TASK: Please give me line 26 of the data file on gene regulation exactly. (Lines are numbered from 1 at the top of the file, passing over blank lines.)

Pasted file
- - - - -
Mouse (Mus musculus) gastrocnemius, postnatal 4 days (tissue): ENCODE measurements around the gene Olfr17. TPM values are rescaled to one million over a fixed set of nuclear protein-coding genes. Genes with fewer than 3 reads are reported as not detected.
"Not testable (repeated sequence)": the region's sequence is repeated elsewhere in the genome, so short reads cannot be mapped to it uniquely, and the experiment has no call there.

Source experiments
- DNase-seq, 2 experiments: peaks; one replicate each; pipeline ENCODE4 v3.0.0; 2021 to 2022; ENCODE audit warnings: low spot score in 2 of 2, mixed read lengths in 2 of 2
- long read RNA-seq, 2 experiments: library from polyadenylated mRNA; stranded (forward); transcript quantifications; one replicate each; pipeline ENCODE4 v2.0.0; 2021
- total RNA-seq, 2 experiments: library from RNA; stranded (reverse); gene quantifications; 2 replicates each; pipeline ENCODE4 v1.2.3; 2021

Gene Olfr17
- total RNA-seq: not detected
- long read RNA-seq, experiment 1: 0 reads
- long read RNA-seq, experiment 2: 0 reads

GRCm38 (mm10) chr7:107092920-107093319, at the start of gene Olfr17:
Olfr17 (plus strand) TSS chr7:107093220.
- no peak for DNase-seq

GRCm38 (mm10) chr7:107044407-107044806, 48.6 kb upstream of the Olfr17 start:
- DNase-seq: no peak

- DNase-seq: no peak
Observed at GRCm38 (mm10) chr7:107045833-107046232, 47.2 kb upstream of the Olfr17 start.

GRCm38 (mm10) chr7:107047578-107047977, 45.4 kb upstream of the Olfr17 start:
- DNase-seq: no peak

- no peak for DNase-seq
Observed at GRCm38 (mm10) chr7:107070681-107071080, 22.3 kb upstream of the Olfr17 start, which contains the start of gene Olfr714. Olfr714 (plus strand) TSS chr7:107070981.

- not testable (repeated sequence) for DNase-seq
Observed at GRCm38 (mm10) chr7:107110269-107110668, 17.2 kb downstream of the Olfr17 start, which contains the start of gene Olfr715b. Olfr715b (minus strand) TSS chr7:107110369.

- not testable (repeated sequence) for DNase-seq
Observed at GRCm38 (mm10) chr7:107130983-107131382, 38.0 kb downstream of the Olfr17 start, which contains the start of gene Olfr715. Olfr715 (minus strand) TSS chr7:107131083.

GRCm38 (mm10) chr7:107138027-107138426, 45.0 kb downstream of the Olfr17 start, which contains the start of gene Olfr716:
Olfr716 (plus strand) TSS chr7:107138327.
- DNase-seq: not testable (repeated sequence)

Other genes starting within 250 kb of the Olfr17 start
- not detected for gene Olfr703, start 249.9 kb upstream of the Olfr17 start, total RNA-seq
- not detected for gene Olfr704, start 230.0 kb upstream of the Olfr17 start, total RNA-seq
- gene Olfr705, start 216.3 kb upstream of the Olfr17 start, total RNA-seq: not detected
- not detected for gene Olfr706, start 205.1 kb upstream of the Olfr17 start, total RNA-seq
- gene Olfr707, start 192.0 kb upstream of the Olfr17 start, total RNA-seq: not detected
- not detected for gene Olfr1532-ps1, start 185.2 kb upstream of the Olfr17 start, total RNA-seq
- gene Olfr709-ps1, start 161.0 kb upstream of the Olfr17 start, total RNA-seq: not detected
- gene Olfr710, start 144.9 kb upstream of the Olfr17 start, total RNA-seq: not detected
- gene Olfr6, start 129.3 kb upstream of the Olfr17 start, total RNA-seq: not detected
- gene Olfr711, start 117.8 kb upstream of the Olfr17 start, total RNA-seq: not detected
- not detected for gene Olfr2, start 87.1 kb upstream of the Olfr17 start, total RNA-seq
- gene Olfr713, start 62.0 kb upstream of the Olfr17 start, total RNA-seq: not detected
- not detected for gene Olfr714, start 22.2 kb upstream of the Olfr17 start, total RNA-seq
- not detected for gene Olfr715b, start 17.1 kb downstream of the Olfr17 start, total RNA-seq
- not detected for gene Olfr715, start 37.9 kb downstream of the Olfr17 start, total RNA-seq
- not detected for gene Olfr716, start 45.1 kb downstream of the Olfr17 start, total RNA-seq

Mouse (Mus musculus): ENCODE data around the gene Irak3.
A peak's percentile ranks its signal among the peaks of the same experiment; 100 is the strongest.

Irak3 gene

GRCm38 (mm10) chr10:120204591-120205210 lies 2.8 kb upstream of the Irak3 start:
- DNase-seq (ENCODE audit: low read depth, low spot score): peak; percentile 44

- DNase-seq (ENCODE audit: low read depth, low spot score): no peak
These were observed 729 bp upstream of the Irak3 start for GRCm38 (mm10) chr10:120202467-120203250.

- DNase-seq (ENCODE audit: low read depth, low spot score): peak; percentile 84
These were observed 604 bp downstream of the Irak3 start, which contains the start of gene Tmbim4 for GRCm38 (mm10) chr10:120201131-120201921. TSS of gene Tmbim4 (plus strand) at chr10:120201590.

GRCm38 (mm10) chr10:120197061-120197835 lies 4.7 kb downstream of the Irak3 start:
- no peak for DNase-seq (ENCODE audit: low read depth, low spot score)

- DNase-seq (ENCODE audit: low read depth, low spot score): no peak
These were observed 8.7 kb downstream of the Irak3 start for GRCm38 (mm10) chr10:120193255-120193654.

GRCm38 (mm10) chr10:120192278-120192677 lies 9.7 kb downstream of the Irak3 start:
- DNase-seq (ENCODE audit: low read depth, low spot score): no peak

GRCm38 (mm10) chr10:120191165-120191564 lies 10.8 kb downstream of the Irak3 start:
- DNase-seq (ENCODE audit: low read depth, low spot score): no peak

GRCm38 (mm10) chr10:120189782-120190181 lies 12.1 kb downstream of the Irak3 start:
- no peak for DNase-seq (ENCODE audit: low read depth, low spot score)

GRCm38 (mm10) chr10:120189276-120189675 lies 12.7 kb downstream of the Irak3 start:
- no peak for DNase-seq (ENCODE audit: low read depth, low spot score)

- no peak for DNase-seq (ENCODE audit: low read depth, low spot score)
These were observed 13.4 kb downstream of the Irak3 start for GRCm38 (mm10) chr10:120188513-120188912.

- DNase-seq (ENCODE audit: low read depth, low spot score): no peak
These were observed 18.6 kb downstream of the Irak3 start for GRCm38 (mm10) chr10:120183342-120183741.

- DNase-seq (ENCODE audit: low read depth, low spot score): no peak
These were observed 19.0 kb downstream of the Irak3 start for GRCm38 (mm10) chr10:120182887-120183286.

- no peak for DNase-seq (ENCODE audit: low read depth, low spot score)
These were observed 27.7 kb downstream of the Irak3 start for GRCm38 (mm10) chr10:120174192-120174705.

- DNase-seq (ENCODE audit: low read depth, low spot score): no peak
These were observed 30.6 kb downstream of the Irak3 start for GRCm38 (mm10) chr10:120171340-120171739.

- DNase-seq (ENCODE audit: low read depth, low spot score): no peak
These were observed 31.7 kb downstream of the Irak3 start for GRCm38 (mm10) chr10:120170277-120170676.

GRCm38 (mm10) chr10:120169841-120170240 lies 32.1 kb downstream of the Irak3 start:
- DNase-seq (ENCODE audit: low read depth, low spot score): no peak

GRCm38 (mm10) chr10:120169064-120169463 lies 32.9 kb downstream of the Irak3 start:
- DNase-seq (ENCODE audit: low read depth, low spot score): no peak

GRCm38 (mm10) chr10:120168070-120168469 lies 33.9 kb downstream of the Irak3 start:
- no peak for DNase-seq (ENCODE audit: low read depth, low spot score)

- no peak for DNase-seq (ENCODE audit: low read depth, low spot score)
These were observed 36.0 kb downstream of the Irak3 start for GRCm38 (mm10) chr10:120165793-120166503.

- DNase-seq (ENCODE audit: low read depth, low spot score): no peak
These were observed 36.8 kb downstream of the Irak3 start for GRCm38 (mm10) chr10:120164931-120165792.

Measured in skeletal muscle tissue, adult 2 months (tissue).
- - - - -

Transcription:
GRCm38 (mm10) chr7:107138027-107138426, 45.0 kb downstream of the Olfr17 start, which contains the start of gene Olfr716: